Monthly Archives: November 2014

On the road – Palais Des Papes, Avignon (F)

Avignon is a commune in south-eastern France in the department of Vaucluse on the left bank of the Rhône river. Between 1309 and 1377 during the Avignon Papacy, seven successive popes resided in Avignon and in 1348 Pope Clement VI bought the town from Joanna I of Naples. Papal control persisted until 1791 when, during the French Revolution, it became part of France. The town is now the capital of the Vaucluse department and one of the few French cities to have preserved its ramparts. The historic centre, which includes the Palais des Papes, the cathedral, and the Pont d’Avignon, became a UNESCO World Heritage Site in 1995. The medieval monuments and the annual Festival d’Avignon have helped to make the town a major centre for tourism.

The Palace of the Popes stands as the mighty symbol of the church’s influence throughout the western Christian world in the 14th century. The Popes’ Palace is the biggest Gothic palace in all of Europe (15,000 m2 of floor space, which is the equivalent of 4 Gothic cathedrals). Avignon became the home of the popes in 1309, who were fleeing the violent chaos of Rome. The Palais was built between 1335 and 1364 on a natural rocky outcrop at the northern edge of Avignon, overlooking the river Rhône. The site was formerly occupied by the old episcopal palace of the bishops of Avignon.The Palais des Papes was built in two main phases with two distinct segments, known as the Palais Vieux (Old Palace) and Palais Neuf (New Palace). By the time of its completion, it occupied an area of 2.6 acres. The building was enormously expensive, consuming much of the papacy’s income during its construction.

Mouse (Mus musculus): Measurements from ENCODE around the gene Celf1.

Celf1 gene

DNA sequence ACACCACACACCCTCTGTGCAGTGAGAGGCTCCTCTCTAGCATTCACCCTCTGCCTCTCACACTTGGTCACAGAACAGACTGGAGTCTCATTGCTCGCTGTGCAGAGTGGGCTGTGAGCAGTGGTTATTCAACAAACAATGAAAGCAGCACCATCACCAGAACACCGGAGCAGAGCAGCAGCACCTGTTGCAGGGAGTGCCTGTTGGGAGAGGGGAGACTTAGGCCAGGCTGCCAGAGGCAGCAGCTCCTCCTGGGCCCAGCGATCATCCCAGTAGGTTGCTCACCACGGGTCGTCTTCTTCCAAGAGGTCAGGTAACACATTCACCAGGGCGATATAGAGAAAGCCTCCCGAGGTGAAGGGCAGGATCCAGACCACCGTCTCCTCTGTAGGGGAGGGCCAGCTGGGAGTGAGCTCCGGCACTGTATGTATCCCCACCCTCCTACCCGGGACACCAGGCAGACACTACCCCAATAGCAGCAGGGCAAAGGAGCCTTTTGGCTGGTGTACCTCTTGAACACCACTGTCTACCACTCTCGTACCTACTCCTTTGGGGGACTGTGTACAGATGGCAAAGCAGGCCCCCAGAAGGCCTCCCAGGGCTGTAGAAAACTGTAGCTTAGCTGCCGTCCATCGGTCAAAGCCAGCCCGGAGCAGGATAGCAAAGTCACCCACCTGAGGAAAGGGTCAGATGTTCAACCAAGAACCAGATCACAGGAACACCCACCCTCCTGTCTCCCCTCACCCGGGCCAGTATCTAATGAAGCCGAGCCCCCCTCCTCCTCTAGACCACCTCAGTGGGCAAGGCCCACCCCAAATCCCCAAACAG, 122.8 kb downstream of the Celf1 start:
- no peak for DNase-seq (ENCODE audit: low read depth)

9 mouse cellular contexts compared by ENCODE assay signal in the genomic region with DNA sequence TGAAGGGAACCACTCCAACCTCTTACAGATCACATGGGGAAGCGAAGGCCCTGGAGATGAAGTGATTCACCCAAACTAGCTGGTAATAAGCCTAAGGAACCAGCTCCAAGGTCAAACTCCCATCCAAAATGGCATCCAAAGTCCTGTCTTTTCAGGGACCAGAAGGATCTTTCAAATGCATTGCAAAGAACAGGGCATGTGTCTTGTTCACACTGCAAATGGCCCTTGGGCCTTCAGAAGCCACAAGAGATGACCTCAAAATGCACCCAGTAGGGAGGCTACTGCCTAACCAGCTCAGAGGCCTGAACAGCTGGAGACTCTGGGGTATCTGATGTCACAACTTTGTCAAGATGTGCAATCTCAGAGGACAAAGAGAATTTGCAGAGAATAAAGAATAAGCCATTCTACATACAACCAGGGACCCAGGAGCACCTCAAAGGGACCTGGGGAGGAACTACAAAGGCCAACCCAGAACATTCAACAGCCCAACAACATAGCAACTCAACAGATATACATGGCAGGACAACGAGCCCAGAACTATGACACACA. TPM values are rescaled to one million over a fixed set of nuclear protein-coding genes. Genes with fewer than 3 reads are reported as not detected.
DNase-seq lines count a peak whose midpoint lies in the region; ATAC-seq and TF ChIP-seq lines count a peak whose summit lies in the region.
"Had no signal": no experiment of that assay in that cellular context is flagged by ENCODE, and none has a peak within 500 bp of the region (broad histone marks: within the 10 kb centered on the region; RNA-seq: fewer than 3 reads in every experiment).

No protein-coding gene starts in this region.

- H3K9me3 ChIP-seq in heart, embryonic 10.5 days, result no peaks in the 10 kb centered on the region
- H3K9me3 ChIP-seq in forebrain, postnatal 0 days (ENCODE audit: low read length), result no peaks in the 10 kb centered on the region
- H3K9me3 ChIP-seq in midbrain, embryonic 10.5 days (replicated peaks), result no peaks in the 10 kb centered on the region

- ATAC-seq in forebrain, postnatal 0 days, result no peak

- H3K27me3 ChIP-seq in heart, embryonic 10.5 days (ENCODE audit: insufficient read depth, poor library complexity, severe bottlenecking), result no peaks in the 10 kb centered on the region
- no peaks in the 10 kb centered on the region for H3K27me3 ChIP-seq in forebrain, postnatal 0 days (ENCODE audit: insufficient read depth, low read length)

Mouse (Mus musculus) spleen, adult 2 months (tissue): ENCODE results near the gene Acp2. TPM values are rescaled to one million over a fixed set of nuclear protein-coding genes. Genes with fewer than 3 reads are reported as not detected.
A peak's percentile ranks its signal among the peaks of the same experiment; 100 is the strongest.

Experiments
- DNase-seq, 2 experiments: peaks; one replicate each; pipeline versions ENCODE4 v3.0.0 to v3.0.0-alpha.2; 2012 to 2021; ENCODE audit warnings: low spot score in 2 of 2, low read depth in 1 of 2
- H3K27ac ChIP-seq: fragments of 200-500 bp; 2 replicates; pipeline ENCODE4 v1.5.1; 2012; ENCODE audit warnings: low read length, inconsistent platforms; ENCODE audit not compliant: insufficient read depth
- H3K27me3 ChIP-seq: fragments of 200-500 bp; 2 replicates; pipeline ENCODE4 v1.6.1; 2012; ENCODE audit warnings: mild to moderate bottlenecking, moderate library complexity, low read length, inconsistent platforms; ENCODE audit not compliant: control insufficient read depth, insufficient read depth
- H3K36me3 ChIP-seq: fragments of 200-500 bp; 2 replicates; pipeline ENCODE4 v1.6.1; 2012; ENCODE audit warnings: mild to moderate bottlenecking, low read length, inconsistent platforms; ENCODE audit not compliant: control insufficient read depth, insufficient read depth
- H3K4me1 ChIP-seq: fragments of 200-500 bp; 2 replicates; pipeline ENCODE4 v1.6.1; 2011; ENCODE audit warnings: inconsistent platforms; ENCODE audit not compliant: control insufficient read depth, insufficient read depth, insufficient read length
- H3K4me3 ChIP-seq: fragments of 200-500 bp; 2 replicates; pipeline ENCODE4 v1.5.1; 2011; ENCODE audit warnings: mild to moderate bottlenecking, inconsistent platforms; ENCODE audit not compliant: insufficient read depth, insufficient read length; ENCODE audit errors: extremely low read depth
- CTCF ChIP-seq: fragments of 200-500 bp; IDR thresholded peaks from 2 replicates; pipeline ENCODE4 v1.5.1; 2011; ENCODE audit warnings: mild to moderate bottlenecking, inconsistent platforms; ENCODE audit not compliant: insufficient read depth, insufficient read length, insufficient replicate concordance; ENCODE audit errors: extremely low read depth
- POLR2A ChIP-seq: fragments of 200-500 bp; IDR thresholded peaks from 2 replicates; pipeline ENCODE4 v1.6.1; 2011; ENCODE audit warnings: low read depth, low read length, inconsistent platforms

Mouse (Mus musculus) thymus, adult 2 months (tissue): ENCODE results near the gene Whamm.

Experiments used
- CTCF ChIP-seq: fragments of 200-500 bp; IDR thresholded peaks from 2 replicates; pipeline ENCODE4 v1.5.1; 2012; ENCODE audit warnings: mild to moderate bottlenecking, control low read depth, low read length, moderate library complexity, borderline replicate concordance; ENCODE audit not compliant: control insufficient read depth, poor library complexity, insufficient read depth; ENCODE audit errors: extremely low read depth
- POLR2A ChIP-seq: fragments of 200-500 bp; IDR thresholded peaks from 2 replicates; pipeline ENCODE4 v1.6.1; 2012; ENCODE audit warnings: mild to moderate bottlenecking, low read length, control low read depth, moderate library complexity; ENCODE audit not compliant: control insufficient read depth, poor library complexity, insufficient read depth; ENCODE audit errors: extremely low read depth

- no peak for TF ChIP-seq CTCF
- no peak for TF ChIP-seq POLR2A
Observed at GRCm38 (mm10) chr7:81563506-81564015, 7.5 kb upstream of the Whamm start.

The Palais Vieux was constructed by the architect Pierre Poisson of Mirepoix at the instruction of Pope Benedict XII. The austere Benedict had the old episcopal palace razed and replaced with a much larger building centred on a cloister, heavily fortified against attackers. Its four wings are flanked with high Towers. Under Popes Clement VI, Innocent VI and Urban V, the building was expanded to form what is now known as the Palais Neuf. Jean de Louvres was commissioned by Clement VI to build a new tower and adjoining buildings, including a 52m-long Grand Chapel to serve as the location for papal acts of worship. Two more towers were built under Innocent VI, and Urban V completed the main courtyard (known as the Court d’Honneur) with further buildings enclosing it. The interior of the building was sumptuously decorated with frescos, tapestries, paintings, sculptures and wooden ceilings.

The popes departed Avignon in 1377, returning to Rome, but this prompted the Papal Schism during which time the antipopes Clement VII and Benedict XIII made Avignon their home until 1408. The latter was imprisoned in the Palais for ten years after being besieged within in 1398. The building remained in the hands of antipapal forces for some years – it was besieged from 1410 to 1411 – but was returned to the authority of papal legates in 1433.